Nigel Mansell. Photo: Wikimedia Commons
The World cup of 1991 came to the Grand Prix of Canada with an undisputed industry leader. Ayrton Senna had been imposed in the first four races of the season. Which ultimately become his great rival for the title, Nigel Mansell, had come with the problems of youth of his Williams FW14, the first creation of Adrian Newey for the team of Sir Frank. But at the Circuit Gilles Villeneuve, the streak of the brazilian seemed to be nearing its end.
The pole went to Riccardo Patrese, but Mansell took the lead to his teammate and nothing more given the output and domino to delight while behind followed the abandonment of its main rivals, the McLaren of Gerhard Berger and Senna and Ferrari Alain Prost and Jean Alesi. Nelson Piquet (Benetton) took advantage of the problems with the change of Patrese to take the second place, far away from Mansell, who seemed destined to achieve an uncontested victory.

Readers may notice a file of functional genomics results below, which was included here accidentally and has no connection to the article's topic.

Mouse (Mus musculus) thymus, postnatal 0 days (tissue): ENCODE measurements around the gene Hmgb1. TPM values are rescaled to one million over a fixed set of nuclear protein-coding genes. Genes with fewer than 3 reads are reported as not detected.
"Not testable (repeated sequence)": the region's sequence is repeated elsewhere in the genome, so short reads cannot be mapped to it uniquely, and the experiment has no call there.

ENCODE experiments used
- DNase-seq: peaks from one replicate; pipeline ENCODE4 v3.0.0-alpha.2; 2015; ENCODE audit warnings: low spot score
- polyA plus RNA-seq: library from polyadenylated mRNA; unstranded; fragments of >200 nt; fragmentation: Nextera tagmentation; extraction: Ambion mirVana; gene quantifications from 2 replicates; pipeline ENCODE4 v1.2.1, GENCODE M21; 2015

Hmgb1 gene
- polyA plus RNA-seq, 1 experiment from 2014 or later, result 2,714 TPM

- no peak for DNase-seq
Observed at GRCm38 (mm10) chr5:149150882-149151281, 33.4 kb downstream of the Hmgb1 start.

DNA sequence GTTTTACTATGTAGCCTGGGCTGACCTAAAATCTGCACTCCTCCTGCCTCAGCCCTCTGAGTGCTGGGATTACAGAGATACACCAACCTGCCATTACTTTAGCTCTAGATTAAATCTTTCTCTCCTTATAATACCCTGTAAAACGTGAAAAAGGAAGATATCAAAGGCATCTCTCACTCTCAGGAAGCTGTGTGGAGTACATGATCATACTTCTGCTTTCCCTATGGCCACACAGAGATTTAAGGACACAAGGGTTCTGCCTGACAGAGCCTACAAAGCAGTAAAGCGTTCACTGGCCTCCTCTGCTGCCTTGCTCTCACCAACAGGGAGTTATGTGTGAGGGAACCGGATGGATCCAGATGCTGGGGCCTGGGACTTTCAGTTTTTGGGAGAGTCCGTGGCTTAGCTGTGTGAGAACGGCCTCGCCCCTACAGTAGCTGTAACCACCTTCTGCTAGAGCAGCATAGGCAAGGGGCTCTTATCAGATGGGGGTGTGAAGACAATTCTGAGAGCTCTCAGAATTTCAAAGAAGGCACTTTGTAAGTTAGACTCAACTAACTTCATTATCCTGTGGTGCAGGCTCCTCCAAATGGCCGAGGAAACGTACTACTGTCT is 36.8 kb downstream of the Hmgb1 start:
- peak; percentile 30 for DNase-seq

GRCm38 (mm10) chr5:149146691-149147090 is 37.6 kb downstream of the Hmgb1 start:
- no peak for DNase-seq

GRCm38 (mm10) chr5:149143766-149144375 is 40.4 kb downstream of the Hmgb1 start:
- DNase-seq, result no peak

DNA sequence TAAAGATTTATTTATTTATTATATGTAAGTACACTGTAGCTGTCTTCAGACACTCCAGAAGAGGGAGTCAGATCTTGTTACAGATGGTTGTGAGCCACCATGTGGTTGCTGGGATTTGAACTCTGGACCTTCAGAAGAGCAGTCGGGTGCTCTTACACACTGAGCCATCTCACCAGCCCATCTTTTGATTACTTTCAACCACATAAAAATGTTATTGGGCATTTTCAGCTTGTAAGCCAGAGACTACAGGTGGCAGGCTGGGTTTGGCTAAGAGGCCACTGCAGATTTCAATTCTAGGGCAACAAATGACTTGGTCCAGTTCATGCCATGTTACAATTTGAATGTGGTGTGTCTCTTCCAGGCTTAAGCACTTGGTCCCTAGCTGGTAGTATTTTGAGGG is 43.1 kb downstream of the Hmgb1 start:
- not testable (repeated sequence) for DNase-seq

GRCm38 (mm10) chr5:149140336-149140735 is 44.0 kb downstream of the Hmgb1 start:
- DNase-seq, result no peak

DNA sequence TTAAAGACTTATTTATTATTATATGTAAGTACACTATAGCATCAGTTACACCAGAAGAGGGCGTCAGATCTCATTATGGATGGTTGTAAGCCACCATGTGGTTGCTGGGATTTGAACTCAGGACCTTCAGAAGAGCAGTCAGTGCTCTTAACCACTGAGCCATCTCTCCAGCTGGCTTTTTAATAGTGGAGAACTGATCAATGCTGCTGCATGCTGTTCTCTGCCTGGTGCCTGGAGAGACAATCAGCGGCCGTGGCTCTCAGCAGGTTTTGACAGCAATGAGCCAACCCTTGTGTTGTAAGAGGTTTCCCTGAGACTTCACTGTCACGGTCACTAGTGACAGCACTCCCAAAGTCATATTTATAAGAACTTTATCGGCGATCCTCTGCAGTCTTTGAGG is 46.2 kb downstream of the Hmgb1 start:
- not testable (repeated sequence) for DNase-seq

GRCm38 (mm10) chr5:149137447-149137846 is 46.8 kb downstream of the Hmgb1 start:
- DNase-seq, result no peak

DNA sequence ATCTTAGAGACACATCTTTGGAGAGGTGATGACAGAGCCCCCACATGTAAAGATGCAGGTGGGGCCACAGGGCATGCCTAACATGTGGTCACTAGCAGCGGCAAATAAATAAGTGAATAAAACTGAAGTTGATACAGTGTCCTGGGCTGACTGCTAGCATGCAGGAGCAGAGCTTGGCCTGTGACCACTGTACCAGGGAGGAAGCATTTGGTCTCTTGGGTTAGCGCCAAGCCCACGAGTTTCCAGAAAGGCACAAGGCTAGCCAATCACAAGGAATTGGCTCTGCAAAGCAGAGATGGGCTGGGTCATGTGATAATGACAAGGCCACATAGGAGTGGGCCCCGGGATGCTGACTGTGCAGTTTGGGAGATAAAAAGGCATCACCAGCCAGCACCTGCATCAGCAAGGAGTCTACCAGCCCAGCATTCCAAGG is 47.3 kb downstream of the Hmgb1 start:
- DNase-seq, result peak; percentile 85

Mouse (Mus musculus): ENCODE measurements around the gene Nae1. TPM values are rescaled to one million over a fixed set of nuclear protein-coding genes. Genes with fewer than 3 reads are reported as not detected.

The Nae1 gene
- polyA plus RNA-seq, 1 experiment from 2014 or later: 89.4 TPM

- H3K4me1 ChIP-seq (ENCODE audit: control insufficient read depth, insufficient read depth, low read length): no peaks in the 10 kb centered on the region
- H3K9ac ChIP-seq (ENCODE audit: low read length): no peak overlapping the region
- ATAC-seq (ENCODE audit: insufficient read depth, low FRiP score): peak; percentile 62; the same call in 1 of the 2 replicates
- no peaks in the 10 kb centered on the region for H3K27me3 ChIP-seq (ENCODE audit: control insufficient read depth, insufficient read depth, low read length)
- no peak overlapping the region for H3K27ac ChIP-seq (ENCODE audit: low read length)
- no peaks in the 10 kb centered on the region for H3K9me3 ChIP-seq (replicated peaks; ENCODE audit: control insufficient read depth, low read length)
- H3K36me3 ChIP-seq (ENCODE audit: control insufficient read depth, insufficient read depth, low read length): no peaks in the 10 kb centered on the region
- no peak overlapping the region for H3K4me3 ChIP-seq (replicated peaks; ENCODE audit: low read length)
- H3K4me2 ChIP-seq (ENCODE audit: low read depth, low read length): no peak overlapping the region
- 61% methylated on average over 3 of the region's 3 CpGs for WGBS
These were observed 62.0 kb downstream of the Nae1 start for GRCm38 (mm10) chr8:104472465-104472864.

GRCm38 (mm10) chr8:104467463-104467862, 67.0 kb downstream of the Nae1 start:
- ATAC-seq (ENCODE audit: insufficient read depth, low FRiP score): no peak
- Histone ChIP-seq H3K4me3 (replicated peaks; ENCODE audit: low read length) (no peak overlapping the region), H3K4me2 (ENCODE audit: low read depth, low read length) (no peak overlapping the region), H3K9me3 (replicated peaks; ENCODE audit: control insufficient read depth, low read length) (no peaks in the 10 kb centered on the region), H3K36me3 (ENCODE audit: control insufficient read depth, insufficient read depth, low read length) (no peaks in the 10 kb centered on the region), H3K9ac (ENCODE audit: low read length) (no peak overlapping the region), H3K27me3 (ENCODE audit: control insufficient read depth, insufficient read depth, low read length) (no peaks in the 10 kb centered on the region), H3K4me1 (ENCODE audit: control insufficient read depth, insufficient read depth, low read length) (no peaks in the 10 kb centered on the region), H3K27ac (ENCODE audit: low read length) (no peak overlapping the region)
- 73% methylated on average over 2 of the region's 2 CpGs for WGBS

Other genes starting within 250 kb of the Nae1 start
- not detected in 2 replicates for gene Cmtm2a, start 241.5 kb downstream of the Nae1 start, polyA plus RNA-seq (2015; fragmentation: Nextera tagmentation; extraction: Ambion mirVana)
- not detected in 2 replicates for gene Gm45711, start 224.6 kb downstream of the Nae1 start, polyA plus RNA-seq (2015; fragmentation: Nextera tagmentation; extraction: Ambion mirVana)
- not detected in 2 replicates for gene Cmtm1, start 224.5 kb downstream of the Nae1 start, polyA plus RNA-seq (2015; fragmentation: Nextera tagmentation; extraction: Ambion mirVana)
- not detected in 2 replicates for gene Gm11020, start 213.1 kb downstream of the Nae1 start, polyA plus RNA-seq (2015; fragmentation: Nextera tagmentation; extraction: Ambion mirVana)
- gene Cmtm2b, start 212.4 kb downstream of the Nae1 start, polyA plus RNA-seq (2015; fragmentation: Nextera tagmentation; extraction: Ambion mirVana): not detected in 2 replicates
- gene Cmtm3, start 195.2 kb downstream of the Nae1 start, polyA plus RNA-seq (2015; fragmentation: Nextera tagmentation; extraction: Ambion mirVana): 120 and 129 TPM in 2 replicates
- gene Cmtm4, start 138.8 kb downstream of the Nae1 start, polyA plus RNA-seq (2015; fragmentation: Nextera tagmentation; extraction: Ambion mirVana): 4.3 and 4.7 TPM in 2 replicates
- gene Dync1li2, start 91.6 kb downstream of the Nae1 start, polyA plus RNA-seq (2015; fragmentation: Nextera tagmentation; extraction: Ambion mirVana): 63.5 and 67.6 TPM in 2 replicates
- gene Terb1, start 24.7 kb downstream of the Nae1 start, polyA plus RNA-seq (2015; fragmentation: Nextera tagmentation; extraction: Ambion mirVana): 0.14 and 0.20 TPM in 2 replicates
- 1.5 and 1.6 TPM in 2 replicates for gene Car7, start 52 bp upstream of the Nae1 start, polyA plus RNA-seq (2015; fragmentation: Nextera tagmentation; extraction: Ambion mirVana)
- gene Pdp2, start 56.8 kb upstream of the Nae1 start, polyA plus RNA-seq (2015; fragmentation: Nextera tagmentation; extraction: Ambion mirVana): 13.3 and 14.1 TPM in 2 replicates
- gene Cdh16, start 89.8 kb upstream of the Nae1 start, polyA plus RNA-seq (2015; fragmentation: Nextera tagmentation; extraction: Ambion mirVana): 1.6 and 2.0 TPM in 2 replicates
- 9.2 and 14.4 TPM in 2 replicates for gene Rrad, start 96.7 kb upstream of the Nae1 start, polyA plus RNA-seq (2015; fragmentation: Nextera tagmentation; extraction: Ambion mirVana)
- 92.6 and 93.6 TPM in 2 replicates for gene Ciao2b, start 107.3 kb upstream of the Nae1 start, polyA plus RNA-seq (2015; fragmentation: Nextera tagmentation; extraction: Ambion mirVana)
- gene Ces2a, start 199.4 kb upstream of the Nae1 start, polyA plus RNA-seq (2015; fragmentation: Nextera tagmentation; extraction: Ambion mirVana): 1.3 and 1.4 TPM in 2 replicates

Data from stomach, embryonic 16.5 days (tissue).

The british began the last lap waving to the stands of the curves 2 and 3. He repeated the gesture on the fork, less than two kilometres from the finish. suddenly, the car lost speed to a stop in the left margin of the track. From there, powerless, saw to pass a surely incredulous Piquet (his nemesis from the years that they shared at Williams) heading to the that would be the last victory of his career.
According to the official version of Williams, it was a power failure. The own Mansell stated that he had not done anything that I wouldn’t have done in the 68 laps earlier to draw the fork. Ensured that at the exit of the curve was found in neutral and the engine immediately stopped. However, other versions suggest that, busy greeting the public, erred in the change and dropped in excess of the revolutions, or that you shut down the engine accidentally. Be that as it may, Nigel became the first pilot to remain without a victory in the last turn after having led the whole race. Never was more true the saying that we must not sell the skin of the bear before you get the hang of it.